There's been water wars in CA since the first settlers, since the goldrush. First too much wter, then too little water. The biggest water ware is Norcal against Socal and has been for 50 yrs. Norcal gots it, Socal wants it. NV and AZ are small potatoes in comparison, though still active hard fought fronts. It's gonna get worse.
The only thing I miss about CA is sitting on the beach and looking out over the ocean, sipping some wine, and nibbling some cheese n' bread. Even that exists only in my memories. CA, the reality, is a car clogged Hell!
nb
--
Definition of objectivism:
"Eff you! I got mine."
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California is a HUGE state both in size and in population (38 million). I'm all in favor of people moving away from California because our cities are already overcrowded. The dot-com bust of the early 2000s was a relief to us because we could finally shop at Safeway without waiting in lines, and we could go out to dinner and not need reservations. So, go ahead and move away. We won't miss you. You're only 1 in 38,000,000.

You're absolutely right. Central and Southern California are built on desert. They should not have been settled by so many people because they're dependent on water. The City and County of San Francisco shouldn't have flooded the Hetch Hetchy Valley to capture Sierra snow for our water supply. The Comanche Reservoir (which provides water for other Bay Area cities) shouldn't have been built, either. But they were, and it was because of this GOVERNMENT intervention that we've been able to live here. No private water company could have afforded to built such massive water projects.
No doubt Southern California's problems will get worse. But, that's their problem. They should be limiting construction. Sacramento tried to do this a few years ago and the U.S. Supreme Court (the Bush court, by the way) said that this was unconstitutional because it restrained business or something.

Depends where you live. Two days ago I spent the day in Tomales, a community with one general store, a hotel, a bar, and not much else, oh, and plenty of water...
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wrote:

Which God are you referring to? They all have a different agenda!
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snipped-for-privacy@thecave.com wrote:

I find myself to be polyatheistic. There are a whole bunch of gods I don't believe in.
--
America is at that awkward stage. It's too late
to work within the system, but too early to shoot
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Sounds like you need to investigate other developments in your area and see how many *other* houses/buildings have installed new wells in the past four years which may be depleting the aquifer in your immediate area...
The well drilling company is not going to know that information unless they are the ONLY company in your entire area and install and maintain ALL of the wells...
Sounds like a trip to your local water board or resources authority is in order so you can inquire about such recent developments and report your findings of a 140' drop in the water level of your well in four years time... Someone else may have sunk a deep well causing your problem or there may be too many wells...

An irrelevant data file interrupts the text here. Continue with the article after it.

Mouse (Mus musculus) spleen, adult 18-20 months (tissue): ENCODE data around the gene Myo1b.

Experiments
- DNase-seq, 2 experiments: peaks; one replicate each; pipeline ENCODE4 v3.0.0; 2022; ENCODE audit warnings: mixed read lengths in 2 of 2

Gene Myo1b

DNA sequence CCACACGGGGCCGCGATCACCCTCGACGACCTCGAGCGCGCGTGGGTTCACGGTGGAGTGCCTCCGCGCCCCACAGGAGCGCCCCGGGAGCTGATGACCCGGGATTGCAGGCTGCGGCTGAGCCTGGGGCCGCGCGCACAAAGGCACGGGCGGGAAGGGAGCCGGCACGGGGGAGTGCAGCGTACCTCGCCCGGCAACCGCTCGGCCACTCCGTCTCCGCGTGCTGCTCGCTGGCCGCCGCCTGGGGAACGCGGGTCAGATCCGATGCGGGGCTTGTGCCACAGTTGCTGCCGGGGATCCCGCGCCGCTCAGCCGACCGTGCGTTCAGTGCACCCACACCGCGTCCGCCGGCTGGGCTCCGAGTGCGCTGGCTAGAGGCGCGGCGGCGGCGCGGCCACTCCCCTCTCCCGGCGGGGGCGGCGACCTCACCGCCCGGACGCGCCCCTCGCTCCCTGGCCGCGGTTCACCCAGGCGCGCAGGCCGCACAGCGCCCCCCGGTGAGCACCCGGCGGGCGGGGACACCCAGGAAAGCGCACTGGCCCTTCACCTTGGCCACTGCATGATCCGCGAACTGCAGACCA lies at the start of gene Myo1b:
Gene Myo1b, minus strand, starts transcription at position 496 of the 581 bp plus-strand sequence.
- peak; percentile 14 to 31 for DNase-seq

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Assuming, of course, that they are complete idiots and that have no clue what the competition is up to.

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LOL. Another Evan classic. It would take a hell of a lot of new wells in an area for that to be the cause of the drop in water of 140 ft in 4 years. Or some MAJOR new wells, ie municipal ones. In my world, the well drillers would know if that was the cause. After all, it's their business. At least the well drillers I'd be dealing with. Also, typically they service more than one well and if the water table has dropped 140 ft in an area, they would be getting a lot of calls for the same thing.

In my world, someone else drilling a new well doesn't cause a 140 ft drop in my well. Unless maybe the well is right next door and is a major municipal one. In which case you would think you would know it went in. Asking neighbors who have similar wells if they have any problems would be a good idea.
What's that well used for? 55GPM is a lot more than the typical residential well.
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wrote:

+1 In my world my aquafer has a refresh rate of 1.5 million gallons per day. If the OP's well did drop that much in that length of time I would guess his well is either not in an aquafer or there was a major ground fault event, which would be well known to all who use it.
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On 9/8/2012 9:33 AM, Red wrote:

I know of a few instances where folks had to have wells re drilled because the first one did not access an adequate aquifer.
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On 9/8/2012 8:33 AM, Red wrote:

Are you thinking earthquake like I first did when I read the post? O_o
TDD
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On Sep 8, 3:32pm, The Daring Dufas <the-daring-du...@stinky- finger.net> wrote:

Yep, especially when he said he lived in California.
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On 9/8/2012 9:25 PM, Red wrote:

The first earthquake I ever experienced was in the early 70's in West Alabamastan, Tuscaloosa Province. I was sitting on the toilet in my apartment when the toilet suddenly started rocking. I immediately thought it was due to the large pizza I had consumed the night before but I later found out that there was a rare earthquake that had shaken the area. When I was in Californiastan in the late 80's, I was bounced around in bed on a regular basis due to quakes that felt like a big rig passing by the bedroom window. No wonder folks in Californiastan are so jumpy. ^_^
TDD